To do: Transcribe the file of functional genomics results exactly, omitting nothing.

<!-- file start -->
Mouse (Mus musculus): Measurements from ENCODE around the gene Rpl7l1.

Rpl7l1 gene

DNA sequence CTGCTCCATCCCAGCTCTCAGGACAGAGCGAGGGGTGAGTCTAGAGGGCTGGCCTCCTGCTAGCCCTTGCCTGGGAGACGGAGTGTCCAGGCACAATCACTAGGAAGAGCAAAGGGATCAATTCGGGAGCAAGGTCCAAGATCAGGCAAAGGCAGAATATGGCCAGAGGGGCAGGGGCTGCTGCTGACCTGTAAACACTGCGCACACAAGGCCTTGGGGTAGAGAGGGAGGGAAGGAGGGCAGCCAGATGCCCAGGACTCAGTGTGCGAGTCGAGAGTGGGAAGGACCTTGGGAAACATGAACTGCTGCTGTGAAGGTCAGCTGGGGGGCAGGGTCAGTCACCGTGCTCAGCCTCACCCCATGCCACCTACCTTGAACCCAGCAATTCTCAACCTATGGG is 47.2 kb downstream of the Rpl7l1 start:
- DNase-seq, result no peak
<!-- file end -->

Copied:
Mouse (Mus musculus): Measurements from ENCODE around the gene Rpl7l1.

Rpl7l1 gene

DNA sequence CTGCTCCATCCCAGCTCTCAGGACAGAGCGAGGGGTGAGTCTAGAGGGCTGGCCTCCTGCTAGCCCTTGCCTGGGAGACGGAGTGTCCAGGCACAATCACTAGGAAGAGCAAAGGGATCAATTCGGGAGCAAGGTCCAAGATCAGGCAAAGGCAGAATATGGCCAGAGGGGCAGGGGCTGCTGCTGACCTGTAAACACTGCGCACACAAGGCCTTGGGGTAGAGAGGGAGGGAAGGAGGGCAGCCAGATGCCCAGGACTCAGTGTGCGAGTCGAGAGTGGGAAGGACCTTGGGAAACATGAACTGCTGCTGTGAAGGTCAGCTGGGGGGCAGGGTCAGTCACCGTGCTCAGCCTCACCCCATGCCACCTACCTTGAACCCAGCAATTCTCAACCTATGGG is 47.2 kb downstream of the Rpl7l1 start:
- DNase-seq, result no peak